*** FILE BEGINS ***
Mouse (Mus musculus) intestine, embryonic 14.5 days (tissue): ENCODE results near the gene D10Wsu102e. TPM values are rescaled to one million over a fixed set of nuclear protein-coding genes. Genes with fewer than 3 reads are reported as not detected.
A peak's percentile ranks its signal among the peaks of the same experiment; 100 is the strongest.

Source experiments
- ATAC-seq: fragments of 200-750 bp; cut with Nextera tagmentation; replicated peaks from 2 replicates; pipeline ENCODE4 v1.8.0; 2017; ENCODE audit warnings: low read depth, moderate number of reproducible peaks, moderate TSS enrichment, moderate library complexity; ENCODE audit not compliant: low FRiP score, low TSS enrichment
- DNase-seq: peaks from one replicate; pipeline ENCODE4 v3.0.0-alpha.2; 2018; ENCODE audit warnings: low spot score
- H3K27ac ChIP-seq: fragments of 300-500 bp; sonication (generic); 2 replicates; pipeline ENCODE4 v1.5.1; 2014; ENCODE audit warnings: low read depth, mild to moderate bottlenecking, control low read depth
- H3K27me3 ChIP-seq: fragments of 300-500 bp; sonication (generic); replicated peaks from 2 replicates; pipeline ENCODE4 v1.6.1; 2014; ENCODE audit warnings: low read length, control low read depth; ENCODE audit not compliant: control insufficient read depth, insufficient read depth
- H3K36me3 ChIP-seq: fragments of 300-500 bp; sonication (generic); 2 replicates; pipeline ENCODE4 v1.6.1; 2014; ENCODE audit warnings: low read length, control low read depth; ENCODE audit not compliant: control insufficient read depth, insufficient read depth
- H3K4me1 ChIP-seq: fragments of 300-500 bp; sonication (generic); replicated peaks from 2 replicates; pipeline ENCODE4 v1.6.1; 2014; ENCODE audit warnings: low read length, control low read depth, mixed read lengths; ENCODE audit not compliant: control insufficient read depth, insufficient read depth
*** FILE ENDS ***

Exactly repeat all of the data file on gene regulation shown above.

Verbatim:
Mouse (Mus musculus) intestine, embryonic 14.5 days (tissue): ENCODE results near the gene D10Wsu102e. TPM values are rescaled to one million over a fixed set of nuclear protein-coding genes. Genes with fewer than 3 reads are reported as not detected.
A peak's percentile ranks its signal among the peaks of the same experiment; 100 is the strongest.

Source experiments
- ATAC-seq: fragments of 200-750 bp; cut with Nextera tagmentation; replicated peaks from 2 replicates; pipeline ENCODE4 v1.8.0; 2017; ENCODE audit warnings: low read depth, moderate number of reproducible peaks, moderate TSS enrichment, moderate library complexity; ENCODE audit not compliant: low FRiP score, low TSS enrichment
- DNase-seq: peaks from one replicate; pipeline ENCODE4 v3.0.0-alpha.2; 2018; ENCODE audit warnings: low spot score
- H3K27ac ChIP-seq: fragments of 300-500 bp; sonication (generic); 2 replicates; pipeline ENCODE4 v1.5.1; 2014; ENCODE audit warnings: low read depth, mild to moderate bottlenecking, control low read depth
- H3K27me3 ChIP-seq: fragments of 300-500 bp; sonication (generic); replicated peaks from 2 replicates; pipeline ENCODE4 v1.6.1; 2014; ENCODE audit warnings: low read length, control low read depth; ENCODE audit not compliant: control insufficient read depth, insufficient read depth
- H3K36me3 ChIP-seq: fragments of 300-500 bp; sonication (generic); 2 replicates; pipeline ENCODE4 v1.6.1; 2014; ENCODE audit warnings: low read length, control low read depth; ENCODE audit not compliant: control insufficient read depth, insufficient read depth
- H3K4me1 ChIP-seq: fragments of 300-500 bp; sonication (generic); replicated peaks from 2 replicates; pipeline ENCODE4 v1.6.1; 2014; ENCODE audit warnings: low read length, control low read depth, mixed read lengths; ENCODE audit not compliant: control insufficient read depth, insufficient read depth